The following figures are substantially accurate as to the number of times allusions to these various phenomena occur in the Odyssey. Cloud or mist, wind, lightning (both from clouds and from clear sky), thunder (or 'thunderer' sometimes), rain, tempest and clear sky are directly associated with Zeus about 56 times. The number of allusions is as follows: Zeus in relation to cloud or mist 16, wind 8, lightning 9, thunder (or 'thunderer' sometimes) 18, rain 3, tempest I, and clear sky 1. Directly associated with Poseidon we have cloud once, the wind twice and the storm once. The wind is directly associated with Athene at least four times, with 'some angry god' once (19.201), with 'the gods' once (4.520), with Circe twice, with Calypso once, and with Aeolus more than once. Atlas upholds the pillars separating earth and sky.

Again, cloud or mist, wind or storm (sometimes 'the spirits of the storm'), frost, dew, rain and snow, not associated with any god, are mentioned not less than 76 times. The Dawn (Eos, as goddess of the morn) is spoken of about 51 times, and each time is invested with ethereal beauty. What more gorgeous trait of heavenly phenomena than Homer's 'goldenthroned', 'rosy-fingered', 'fair-tressed' dawn!

This total, however, includes some repetition.

I exclude several references to the dawn, and a few allusions to the 'dawning'.

No. 14

The Sun, including Helios Hyperion as a luminary only, appears about 50 times, the Moon about 8 times, the stars or starry sky about II times. The firmament (I include in the term, for instance, 'wideheaven', 'sky', 'heaven', etc., all in an external sense and exclusive of specific references to the stars and to 'the starry sky') is mentioned about 20 times. Not included in any of the foregoing references is the fact that the Odyssey repeatedly names Zeus as the author of the days, the nights, and the seasons. Furthermore, the poem repeatedly alludes to 'the immortal night', 'the divine night', 'the sacred day'.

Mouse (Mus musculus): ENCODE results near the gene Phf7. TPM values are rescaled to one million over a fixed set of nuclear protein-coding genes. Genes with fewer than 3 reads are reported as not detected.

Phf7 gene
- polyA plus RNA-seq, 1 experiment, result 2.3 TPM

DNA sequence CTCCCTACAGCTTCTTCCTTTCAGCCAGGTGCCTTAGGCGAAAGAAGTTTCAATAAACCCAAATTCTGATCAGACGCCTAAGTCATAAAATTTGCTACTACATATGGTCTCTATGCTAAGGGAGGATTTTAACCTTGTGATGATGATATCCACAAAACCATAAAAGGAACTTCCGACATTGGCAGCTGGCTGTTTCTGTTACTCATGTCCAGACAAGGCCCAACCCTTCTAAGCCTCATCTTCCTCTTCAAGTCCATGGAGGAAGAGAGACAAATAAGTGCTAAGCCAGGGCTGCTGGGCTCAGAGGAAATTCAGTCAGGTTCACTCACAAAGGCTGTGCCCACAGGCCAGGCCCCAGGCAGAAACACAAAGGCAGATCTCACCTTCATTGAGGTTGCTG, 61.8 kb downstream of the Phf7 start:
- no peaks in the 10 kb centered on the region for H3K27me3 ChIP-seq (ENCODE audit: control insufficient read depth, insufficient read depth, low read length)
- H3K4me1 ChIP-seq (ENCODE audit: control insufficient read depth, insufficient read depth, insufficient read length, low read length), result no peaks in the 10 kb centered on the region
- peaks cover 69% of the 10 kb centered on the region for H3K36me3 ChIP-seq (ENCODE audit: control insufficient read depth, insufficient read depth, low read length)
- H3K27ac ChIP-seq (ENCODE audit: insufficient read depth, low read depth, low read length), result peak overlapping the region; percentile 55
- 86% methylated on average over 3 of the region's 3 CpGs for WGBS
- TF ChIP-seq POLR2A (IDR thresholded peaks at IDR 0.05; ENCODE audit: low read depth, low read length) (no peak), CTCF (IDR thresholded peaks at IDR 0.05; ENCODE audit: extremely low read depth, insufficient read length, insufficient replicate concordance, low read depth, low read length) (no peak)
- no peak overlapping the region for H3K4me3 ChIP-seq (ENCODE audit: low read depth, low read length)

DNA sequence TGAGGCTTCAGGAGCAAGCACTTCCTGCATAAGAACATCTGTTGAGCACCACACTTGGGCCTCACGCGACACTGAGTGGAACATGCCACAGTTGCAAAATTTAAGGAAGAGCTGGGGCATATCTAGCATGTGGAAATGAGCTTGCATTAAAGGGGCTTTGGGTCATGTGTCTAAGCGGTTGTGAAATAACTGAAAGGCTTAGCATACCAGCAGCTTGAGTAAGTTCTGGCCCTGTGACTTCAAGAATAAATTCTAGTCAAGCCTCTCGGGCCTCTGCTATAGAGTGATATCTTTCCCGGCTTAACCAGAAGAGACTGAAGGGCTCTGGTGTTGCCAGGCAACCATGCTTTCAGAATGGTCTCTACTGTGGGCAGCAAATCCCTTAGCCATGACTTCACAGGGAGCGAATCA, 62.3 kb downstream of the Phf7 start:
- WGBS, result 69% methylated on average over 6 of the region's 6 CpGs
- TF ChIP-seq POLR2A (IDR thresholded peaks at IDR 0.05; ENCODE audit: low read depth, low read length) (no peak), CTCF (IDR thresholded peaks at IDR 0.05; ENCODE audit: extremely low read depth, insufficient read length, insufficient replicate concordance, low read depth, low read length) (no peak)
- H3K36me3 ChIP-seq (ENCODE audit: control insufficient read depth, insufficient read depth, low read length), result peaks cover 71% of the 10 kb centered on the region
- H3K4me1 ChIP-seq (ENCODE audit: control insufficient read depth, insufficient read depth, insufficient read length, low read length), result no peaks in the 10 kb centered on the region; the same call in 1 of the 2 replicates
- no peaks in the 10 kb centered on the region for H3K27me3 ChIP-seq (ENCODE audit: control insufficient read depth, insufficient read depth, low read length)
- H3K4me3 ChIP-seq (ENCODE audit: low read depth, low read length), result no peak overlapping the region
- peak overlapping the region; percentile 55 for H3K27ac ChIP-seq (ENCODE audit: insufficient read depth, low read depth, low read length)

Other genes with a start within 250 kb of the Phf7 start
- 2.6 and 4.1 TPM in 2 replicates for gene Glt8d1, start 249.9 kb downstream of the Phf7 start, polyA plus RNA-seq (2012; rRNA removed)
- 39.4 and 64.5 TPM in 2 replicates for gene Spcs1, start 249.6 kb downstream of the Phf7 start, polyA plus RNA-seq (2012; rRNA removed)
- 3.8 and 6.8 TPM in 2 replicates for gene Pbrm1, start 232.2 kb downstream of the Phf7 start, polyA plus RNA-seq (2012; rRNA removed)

Homer's Zeus in the Odyssey stirs us, as only Homer can, with the dazzling flashes of the lightning, the peal upon peal of the thunder, the awful majesty of the storm.

The real prominence of sensibility to all the phenomena of the heaven in the Odyssey will be better appreciated if that poem is compared with the works of Sophocles. The Odyssey comprises 12,120 lines, the extant works of Sophocles about 10,341 lines (this, however, is not the exact relation between the two in the extent of matter, owing to the difference in spacing between epic and dramatic poetry). As we have noted, the total number of references in the former to the phenomena stated is at least 287, whereas the total number of such references in Sophocles does not exceed about 100! But Sophocles cannot be justly considered to be lacking in sensibility to the phenomena of the heaven; far from it.

Professor Macurdy correctly observes that there are more allusions to such phenomena in the Iliad than in the Odyssey, but she fails to appreciate that this difference, rightly viewed, implies no plurality of authors. It simply signifies a difference in theme and scope between the two poems.

Professor John A. Scott, with his characteristic penetration, in The Classical Journal 12.145-146, in reference to Professor Macurdy's statement unanswerably points out that the greater extent of open air life in the Iliad rendered observations of the heavens more natural and more frequent than in the Odyssey. Furthermore, I think, the Iliad was composed when the immortal poet's fire of imagination was all aglow, while the charm of the Odyssey was produced in the evening of his life.